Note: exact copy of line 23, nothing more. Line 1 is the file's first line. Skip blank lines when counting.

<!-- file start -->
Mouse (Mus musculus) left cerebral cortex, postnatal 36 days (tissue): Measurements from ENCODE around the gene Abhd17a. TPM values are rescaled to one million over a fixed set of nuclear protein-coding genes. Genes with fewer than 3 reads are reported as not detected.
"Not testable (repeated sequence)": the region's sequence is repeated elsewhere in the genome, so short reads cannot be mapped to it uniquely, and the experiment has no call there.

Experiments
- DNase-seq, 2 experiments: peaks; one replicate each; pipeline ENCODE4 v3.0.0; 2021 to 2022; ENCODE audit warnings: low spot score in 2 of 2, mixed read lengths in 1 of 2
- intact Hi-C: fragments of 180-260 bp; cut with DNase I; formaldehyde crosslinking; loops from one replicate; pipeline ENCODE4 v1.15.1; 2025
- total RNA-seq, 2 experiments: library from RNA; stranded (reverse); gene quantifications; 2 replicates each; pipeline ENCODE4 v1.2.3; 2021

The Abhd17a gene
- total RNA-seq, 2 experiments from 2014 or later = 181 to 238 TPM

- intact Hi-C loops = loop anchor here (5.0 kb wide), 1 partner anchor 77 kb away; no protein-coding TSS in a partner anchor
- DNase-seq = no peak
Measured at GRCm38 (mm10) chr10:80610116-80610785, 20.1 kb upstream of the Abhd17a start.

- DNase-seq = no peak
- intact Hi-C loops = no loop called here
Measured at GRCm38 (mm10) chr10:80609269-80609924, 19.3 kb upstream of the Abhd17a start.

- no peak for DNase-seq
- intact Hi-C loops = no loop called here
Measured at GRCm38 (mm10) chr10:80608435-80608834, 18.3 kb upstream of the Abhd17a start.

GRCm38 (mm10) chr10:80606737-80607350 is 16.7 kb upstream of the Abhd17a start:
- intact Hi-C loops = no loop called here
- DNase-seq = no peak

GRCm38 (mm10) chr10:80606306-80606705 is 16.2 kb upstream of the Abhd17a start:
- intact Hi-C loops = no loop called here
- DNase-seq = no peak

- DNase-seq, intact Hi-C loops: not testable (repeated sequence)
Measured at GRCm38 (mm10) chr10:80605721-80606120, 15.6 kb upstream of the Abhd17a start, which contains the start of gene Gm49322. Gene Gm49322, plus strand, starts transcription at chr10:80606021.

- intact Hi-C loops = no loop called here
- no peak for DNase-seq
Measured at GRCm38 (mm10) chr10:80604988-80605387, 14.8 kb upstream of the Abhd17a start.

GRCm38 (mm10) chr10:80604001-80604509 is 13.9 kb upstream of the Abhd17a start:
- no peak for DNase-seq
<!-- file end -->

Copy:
- DNase-seq = no peak